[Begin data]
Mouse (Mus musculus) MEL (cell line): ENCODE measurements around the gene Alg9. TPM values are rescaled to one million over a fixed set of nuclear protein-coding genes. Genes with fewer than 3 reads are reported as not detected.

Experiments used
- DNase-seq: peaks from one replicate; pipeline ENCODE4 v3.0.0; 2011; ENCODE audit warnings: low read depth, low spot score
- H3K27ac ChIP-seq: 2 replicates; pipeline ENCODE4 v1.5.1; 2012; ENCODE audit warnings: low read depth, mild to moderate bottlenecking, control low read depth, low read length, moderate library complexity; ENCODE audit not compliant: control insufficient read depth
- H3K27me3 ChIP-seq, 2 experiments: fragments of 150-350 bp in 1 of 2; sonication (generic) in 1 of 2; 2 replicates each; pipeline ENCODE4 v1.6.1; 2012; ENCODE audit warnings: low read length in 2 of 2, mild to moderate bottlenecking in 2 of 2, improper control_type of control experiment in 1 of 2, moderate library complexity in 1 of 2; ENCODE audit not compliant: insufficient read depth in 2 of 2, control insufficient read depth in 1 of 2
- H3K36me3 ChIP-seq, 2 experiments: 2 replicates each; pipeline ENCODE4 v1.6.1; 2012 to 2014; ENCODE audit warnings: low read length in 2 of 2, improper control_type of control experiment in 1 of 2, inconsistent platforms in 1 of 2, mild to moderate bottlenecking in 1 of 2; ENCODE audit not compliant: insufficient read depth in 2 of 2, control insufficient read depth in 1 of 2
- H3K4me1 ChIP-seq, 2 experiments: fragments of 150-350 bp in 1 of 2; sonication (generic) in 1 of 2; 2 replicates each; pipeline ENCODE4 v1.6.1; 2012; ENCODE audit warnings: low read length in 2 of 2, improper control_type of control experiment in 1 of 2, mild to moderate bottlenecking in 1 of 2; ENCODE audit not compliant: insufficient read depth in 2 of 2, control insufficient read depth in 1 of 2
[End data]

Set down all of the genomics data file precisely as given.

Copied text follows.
Mouse (Mus musculus) MEL (cell line): ENCODE measurements around the gene Alg9. TPM values are rescaled to one million over a fixed set of nuclear protein-coding genes. Genes with fewer than 3 reads are reported as not detected.

Experiments used
- DNase-seq: peaks from one replicate; pipeline ENCODE4 v3.0.0; 2011; ENCODE audit warnings: low read depth, low spot score
- H3K27ac ChIP-seq: 2 replicates; pipeline ENCODE4 v1.5.1; 2012; ENCODE audit warnings: low read depth, mild to moderate bottlenecking, control low read depth, low read length, moderate library complexity; ENCODE audit not compliant: control insufficient read depth
- H3K27me3 ChIP-seq, 2 experiments: fragments of 150-350 bp in 1 of 2; sonication (generic) in 1 of 2; 2 replicates each; pipeline ENCODE4 v1.6.1; 2012; ENCODE audit warnings: low read length in 2 of 2, mild to moderate bottlenecking in 2 of 2, improper control_type of control experiment in 1 of 2, moderate library complexity in 1 of 2; ENCODE audit not compliant: insufficient read depth in 2 of 2, control insufficient read depth in 1 of 2
- H3K36me3 ChIP-seq, 2 experiments: 2 replicates each; pipeline ENCODE4 v1.6.1; 2012 to 2014; ENCODE audit warnings: low read length in 2 of 2, improper control_type of control experiment in 1 of 2, inconsistent platforms in 1 of 2, mild to moderate bottlenecking in 1 of 2; ENCODE audit not compliant: insufficient read depth in 2 of 2, control insufficient read depth in 1 of 2
- H3K4me1 ChIP-seq, 2 experiments: fragments of 150-350 bp in 1 of 2; sonication (generic) in 1 of 2; 2 replicates each; pipeline ENCODE4 v1.6.1; 2012; ENCODE audit warnings: low read length in 2 of 2, improper control_type of control experiment in 1 of 2, mild to moderate bottlenecking in 1 of 2; ENCODE audit not compliant: insufficient read depth in 2 of 2, control insufficient read depth in 1 of 2